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How to WWOOF? Three steps to start trying it out

WWoof how to try

For you too, is getting started with WWOOF now an obvious choice? After all, it is a very affordable way to travel, a great way to learn about farming, and an excellent source of enriching experiences.

To get started, it’s very simple: explore, join, and make contact. Then, all you have to do is prepare your bags!

Step 1: Explore possibilities

Once you have chosen your destination country, you can browse through various farm profiles on the national WWOOF association website.

Finding WWOOF destinationsYou can adjust your search by:

  • adding keywords;
  • focusing on a specific region;
  • and using the various filters provided by the platform.

This way, you can target farming practices you are interested in, the type of accommodation, time of year, and more.

Finally, read comments left by previous WWOOFers: they’ll help you ensure that the host location aligns with your expectations.

Step 2: Join the WWOOF association

Found a great place to go? Next step is registering with the branch of the country you’re interested in. To do this, you commit to respecting the WWOOF charter and paying an annual membership fee. The amount varies depending on the association but is usually less than 50 dollars or euros.

How to join WWOOFIt is necessary to have proper insurance for WWOOFing activities. In some cases, like Italy, Portugal, and the USA, local branches include insurance directly in the membership fee. Others, such as France, offer additional insurance upon registration.

In most countries, you can become a member of the starting from age 18 and up. However, there are a few exceptions: in Turkey, minimum age to WWOOF is 20, and it is 17 in Portugal and Ireland (with a consent letter from legal guardians). WWOOFing as a family is also possible: many hosts are willing to accommodate children (especially if they are parents themselves).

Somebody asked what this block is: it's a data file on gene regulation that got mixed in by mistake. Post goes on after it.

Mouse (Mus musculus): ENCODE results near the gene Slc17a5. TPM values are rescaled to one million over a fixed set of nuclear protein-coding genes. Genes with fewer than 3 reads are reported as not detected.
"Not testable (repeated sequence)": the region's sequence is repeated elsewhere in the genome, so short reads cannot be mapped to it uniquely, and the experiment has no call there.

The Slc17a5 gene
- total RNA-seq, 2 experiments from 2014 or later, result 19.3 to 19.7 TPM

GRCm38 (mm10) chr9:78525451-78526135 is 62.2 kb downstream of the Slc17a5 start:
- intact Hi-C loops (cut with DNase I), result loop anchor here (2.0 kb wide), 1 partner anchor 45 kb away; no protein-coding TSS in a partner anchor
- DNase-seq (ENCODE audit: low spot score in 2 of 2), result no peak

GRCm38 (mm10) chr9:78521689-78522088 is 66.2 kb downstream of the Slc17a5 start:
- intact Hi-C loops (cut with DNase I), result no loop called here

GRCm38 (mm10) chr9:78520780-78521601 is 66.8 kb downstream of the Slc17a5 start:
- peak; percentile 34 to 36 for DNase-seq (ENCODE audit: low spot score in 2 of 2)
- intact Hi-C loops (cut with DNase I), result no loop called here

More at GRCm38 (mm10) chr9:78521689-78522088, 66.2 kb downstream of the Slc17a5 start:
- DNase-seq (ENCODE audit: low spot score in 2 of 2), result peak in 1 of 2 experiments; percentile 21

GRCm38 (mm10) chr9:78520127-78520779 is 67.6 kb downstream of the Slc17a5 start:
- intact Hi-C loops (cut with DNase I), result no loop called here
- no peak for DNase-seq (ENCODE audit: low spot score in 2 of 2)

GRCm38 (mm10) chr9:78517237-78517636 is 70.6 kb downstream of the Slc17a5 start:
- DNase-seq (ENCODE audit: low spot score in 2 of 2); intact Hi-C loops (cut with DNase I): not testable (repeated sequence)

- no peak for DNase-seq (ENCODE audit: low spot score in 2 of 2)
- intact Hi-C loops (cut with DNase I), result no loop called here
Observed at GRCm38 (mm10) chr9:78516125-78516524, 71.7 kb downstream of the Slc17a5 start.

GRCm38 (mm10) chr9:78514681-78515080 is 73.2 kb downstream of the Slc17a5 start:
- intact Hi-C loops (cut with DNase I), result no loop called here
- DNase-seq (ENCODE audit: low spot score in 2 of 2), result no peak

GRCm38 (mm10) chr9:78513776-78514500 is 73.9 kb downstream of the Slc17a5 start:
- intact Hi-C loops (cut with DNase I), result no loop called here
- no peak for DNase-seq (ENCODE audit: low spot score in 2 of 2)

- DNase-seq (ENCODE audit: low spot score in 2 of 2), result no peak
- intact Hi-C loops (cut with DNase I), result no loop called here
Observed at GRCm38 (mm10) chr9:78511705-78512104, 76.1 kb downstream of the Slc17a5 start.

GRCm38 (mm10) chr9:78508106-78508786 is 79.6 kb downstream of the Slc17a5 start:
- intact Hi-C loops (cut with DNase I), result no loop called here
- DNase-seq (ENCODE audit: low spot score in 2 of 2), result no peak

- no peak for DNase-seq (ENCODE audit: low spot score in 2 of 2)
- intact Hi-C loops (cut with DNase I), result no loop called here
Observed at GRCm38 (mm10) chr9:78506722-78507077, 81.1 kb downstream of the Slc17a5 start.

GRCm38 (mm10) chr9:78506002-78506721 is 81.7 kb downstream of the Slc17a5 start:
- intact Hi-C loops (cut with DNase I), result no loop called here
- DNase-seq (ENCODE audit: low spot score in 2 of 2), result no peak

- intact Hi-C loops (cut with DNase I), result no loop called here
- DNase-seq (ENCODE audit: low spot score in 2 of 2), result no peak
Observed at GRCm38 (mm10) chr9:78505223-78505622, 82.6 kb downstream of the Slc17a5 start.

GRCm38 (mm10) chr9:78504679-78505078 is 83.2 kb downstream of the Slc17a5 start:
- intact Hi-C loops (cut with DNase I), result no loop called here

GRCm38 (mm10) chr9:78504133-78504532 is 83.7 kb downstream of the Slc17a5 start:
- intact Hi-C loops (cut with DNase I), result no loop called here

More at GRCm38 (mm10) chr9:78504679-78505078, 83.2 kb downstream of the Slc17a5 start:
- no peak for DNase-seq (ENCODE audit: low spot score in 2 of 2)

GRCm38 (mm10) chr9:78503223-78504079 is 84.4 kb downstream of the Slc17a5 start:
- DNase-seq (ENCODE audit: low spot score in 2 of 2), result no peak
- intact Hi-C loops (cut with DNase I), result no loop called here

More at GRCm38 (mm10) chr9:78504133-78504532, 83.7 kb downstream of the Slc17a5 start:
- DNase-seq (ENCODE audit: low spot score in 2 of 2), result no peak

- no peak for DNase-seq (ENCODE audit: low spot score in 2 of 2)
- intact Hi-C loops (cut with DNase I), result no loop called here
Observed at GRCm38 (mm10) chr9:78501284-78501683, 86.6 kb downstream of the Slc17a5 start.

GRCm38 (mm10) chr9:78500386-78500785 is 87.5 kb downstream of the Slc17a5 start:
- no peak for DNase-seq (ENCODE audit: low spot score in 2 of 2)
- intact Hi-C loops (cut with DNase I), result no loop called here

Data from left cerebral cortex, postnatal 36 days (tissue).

Step 3: Contact your preferred hosts and plan your stay

Once these legalities are complete, it’s time to get in touch with the farms you are targeting. Here’s what you can do:

  • Make contact WWOOFFill out your profile on the platform. Introduce yourself and explain what appeals to you in WWOOF.
  • Contact hosts directly by writing to them through the site’s messaging system. This is an opportunity to explain what you are looking for and what you would like to do when you are there.
  • Agree with the host on a date and duration of stay, a set of tasks you will be doing, and the daily schedule. A WWOOF session typically lasts two to three weeks on average but can be shorter or longer depending on the location.

One last thing to prepare for an optimal WWOOF experience: pack the right equipment! The farm will provide the necessary tools for the tasks, but it’s the WWOOFer’s responsibility to bring suitable work clothes. It’s farm work, not office work! Volunteers better bring their own boots and gloves, a water bottle, sun or rain protection, and a pocket knife.

Interested in becoming a host?

If you are a farmer yourself, you can become a host and open your farm up to WWOOFers from around the world. This is possible as long as you adhere to the values of the movement, practice organic agriculture, and have a desire to share some of your expertise.

How to become a hostIn this case, the registration process is quite similar:

  • Sign up with the WWOOF association of your country;
  • Describe your farm;
  • Provide information about hosting a volunteer at your place (languages spoken, overview of activities, accommodation, etc.).

Your application will be reviewed by the organization, and they may contact you for further details if necessary. Once your application is approved, your profile will be published online. If not, fees incurred will be refunded.

Joining the movement is downright quick and cost-effective considering all the sharing and benefits you’ll experience once you’re in. The most important thing is to align yourself with the spirit of WWOOFing.

To learn more:

Images: Pixabay: Ivaylo Ivanov, Quang Nguyen Vinh, Sasin Tipchai, Victoria Regen
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